Home values have risen for 124 consecutive months — more than 10 years — and the gains have accelerated in recent years. That, and keeping up with monthly mortgage payments, has put a lot of wealth on paper for homeowners.
A record 48.1% of homeowners with a mortgage nationwide were equity-rich in the second quarter of 2022 — owing the lender less than 50% of what they could sell their home for. That is up from 34.4% a year earlier.
Home equity at the end of the second quarter was a record $27 trillion.
In the D.C. metro area, home data tracking firm Attom Data reports the equity-rich share of homeowners with a mortgage is 34.1%. That’s up from 26.4% a year earlier, but well below the national average.
Part of the reason may be the D.C. area’s transient nature.
“Homeowners may not have been in place long enough to build up that kind of equity,” said Rick Sharga, executive vice president of market intelligence at Attom. “And that is particularly true in markets like D.C. where home prices have been accelerating rapidly and we’ve seen a lot of sales.”
Abuse of home equity in the early and mid-2000s contributed to the housing market’s meltdown by 2008 and 2009, but home equity is peace of mind for homeowners who tap it only when necessary.
Tapping home equity to pay for college education can be less expensive than a traditional student loan. It is good for home improvement costs. It puts sometimes hundreds of thousands of dollars at a homeowner’s disposal.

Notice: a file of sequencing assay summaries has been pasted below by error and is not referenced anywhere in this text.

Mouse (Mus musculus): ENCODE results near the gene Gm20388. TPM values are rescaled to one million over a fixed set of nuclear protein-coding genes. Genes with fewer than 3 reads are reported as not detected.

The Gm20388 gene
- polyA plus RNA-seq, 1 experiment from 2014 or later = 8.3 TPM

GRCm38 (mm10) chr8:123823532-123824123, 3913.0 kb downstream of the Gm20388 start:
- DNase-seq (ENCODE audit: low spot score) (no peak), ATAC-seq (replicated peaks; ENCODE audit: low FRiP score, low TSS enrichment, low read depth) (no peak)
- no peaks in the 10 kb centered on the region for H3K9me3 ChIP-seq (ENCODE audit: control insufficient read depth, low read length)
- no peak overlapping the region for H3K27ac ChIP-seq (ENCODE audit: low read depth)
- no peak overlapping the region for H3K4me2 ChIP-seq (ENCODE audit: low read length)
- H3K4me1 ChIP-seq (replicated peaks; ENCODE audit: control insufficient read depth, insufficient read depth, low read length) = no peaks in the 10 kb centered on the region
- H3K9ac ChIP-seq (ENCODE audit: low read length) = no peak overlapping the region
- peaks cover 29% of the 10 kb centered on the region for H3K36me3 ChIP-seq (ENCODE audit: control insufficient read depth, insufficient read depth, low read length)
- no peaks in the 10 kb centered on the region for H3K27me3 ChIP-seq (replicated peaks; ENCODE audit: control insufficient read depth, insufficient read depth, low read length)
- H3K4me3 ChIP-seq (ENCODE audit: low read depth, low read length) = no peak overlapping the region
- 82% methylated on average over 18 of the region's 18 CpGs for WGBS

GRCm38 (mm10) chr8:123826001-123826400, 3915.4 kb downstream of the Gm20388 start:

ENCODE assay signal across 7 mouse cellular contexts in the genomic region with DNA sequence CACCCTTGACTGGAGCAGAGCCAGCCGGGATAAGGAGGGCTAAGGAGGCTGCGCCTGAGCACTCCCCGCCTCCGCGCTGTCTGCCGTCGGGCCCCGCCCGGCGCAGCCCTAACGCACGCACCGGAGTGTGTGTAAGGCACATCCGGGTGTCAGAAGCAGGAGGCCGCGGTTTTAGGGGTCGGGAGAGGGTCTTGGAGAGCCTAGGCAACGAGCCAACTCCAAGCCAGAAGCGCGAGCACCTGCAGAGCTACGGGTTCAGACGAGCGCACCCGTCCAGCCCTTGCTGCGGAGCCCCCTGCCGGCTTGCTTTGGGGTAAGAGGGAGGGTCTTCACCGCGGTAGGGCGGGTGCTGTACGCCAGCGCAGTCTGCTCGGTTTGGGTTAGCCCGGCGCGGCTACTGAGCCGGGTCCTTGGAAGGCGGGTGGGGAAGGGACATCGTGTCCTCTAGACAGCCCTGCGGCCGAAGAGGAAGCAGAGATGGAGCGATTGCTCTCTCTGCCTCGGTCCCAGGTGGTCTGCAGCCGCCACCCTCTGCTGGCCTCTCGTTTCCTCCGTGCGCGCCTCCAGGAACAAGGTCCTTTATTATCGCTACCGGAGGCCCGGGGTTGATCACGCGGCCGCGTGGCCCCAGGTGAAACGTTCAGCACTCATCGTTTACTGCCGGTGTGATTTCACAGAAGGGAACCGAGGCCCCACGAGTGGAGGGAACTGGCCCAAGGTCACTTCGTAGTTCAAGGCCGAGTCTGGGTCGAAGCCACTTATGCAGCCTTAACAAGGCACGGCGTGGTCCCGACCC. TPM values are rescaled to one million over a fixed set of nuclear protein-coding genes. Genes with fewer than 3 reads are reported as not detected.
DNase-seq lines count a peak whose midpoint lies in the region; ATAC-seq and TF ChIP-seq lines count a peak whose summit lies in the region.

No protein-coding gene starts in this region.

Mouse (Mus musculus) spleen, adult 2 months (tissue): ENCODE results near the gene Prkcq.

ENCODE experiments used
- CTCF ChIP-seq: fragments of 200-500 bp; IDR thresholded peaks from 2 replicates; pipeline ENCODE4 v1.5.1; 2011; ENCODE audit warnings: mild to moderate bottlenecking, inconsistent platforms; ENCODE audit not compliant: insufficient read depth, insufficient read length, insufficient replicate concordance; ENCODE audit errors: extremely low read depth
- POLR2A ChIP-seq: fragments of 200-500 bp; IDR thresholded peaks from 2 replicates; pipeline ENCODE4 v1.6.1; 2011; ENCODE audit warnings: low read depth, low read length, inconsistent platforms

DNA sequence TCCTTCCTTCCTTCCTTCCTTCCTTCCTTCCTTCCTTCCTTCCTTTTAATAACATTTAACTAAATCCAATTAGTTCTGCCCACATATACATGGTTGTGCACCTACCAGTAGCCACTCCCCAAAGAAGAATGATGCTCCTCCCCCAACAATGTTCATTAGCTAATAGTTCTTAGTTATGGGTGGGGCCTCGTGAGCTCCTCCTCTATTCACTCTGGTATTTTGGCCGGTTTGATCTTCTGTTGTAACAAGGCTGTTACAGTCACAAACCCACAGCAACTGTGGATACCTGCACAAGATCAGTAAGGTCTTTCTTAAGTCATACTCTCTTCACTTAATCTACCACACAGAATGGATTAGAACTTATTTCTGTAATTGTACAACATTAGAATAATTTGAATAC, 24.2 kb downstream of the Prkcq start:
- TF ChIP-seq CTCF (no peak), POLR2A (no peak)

And it is also good to have for homeowners who suddenly find themselves in financial distress, particularly relevant with more discussion of a possible recession on the horizon.
“That equity gives you the opportunity to finance your way out of some kind of short-term financial distress. It also gives you the opportunity to sell your home at a profit rather than lose it to a foreclosure auction,” Sharga said.
Nationwide, just 2.9% of mortgaged homeowners are underwater, with a loan balance that is at least 25% more than the property could be sold for. In the D.C. metro area, it is 1.9%.
Some underwater mortgages have been very recently taken out, but a large share of homeowners currently underwater have owned their home for a long time, were dinged a decade or so ago and are still not right-side up.
“Some of the borrowers who are underwater today are people who bought properties back during the run-up that led to the Great Recession and the housing market meltdown. So they had low down payments or no down payment loans on properties that we overvalued, and they have not caught up yet quite caught up to full market value versus what’s on their mortgage,” Sharga said.
Austin, Texas, and San Jose, California, have the highest share of equity-rich homeowners, at 76.5% and 75.1%. Baton Rouge, Louisiana, and Wichita, Kansas, have the smallest share, at 19.6% and 22.1%.